Every year the manufacturers line up at the first race of the GP season with the aim of beating the competition and finishing the year on the top of the world with the riders’ title all sewn up.
Something Ducati hasn’t experienced since 2007, the only time it was able to make the difference during the eighteen championships in which it has competed.
The Australian era
The 2007 title bears the name of Casey Stoner, who was immediately able to understand how to exploit the potential of the Desmosedici GP7. He even won the very first race of the year, in Qatar, before going on to repeat the feat nine times during the course of what was a season to remember.
He was the only rider able to clock up wins with the red bike over the following three years. Neither Marco Melandri nor Nicky were as competitive as the Aussie who, come 2010, moved to Honda and left Ducati on the brink of crisis.
From that moment on, Ducati really began to struggle and the numbers speak for themselves. Over the following two years, riders Valentino Rossi and Nicky Hayden scored just four podiums, and soon after there was a radical change at the top.
Filippo Preziosi left the company and, in 2014, Gigi Dall’Igna took over the role of General Manager in Ducati Corse. He initiated a technical revolution that brought radical change, not only to the bike's engine and frame, but also in terms of its aerodynamics.
And it was thanks to these innovations that Borgo Panigale history continued. Thanks to a partnership with Andrea Dovizioso and tireless work behind the scenes, the Italian finished as runner-up to Marc Marquez in 2017, 2018 and 2019, experiencing amazing wins, extraordinary emotions and exciting performance. Three very important and positive results, which also came as a defeat though, still one step behind the ‘Martian’.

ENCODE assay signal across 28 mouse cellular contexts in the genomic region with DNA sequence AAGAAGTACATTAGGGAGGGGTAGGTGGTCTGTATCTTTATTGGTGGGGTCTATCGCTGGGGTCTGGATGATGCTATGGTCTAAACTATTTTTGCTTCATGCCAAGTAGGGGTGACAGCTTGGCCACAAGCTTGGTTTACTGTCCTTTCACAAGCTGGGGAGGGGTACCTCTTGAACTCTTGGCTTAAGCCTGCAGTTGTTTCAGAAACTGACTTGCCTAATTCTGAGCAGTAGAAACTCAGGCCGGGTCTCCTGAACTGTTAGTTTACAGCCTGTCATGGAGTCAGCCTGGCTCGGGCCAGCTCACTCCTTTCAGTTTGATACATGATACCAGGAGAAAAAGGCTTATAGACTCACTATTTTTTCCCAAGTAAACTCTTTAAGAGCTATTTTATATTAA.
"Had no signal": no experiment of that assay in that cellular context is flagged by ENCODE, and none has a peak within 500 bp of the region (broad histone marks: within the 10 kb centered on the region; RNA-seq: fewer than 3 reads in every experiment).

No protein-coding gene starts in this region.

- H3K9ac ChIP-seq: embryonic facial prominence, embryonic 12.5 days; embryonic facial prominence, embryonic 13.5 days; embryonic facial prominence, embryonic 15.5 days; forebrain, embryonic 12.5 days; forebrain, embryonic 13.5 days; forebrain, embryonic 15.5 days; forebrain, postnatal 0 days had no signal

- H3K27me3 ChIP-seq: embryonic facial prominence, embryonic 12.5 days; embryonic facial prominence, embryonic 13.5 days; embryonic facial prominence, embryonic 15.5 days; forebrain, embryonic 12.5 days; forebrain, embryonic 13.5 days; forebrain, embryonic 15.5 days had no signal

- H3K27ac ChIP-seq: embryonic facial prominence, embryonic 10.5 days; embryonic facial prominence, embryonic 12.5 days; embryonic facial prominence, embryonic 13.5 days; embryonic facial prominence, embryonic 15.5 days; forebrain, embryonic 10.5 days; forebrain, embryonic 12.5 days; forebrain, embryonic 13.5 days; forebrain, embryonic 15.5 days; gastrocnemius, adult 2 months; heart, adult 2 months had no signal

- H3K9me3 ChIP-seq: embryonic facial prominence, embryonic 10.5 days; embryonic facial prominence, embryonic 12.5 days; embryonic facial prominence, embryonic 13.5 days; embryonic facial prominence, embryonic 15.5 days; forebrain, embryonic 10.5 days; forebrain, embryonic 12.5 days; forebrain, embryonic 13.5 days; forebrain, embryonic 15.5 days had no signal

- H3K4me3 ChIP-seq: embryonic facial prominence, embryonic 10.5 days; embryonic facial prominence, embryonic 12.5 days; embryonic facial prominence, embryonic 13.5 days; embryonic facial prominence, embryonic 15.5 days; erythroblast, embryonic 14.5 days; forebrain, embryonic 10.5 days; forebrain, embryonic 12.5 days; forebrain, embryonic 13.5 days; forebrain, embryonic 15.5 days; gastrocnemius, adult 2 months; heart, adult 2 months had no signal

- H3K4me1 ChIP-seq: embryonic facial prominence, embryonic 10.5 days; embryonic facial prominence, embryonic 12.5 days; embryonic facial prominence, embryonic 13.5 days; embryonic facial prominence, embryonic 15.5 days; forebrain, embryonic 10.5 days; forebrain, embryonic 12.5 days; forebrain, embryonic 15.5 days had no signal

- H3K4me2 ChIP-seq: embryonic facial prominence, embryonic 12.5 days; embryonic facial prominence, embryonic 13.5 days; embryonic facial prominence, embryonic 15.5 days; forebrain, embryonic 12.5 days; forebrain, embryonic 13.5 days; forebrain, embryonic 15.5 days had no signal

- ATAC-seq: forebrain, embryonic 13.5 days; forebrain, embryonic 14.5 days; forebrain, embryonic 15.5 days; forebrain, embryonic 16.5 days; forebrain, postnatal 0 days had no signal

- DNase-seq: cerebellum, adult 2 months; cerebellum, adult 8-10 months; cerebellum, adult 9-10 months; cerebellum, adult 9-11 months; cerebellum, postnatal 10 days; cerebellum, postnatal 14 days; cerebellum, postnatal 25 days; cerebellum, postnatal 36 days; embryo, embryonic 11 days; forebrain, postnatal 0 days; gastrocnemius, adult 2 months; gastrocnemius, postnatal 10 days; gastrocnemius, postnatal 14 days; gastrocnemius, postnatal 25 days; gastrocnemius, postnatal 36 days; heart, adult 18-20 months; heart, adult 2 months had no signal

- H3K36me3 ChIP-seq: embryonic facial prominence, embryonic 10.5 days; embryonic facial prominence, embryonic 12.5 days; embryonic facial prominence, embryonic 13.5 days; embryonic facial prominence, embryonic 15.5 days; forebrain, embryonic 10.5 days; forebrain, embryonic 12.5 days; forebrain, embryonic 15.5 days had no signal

They can do it!
There is one thing to consider when evaluating Ducati performance in MotoGP and comparing it to that of the competition. Namely, the Borgo Panigale firm’s size and possibilities (also economically speaking), as well as its history, which all differ significant to those of its rivals, particularly the two Japanese giants Honda and Yamaha.
Beating them is not exactly as easy as the fans might expect. But this mitigating circumstance should actually give the company further reason to want to get back to the very place history has shown it can reach, or rather the top of the world.
A goal that top management has always kept in its sights. Despite Covid-19 and the subsequent cuts, the aim remains the same this year, the team fielding young riders “Pecco” Bagnaia and Jack Miller, both more than ready to fly the Ducati flag. Who knows, might 2021 be the right year for a second riders’ title?
Translated by Heather Watson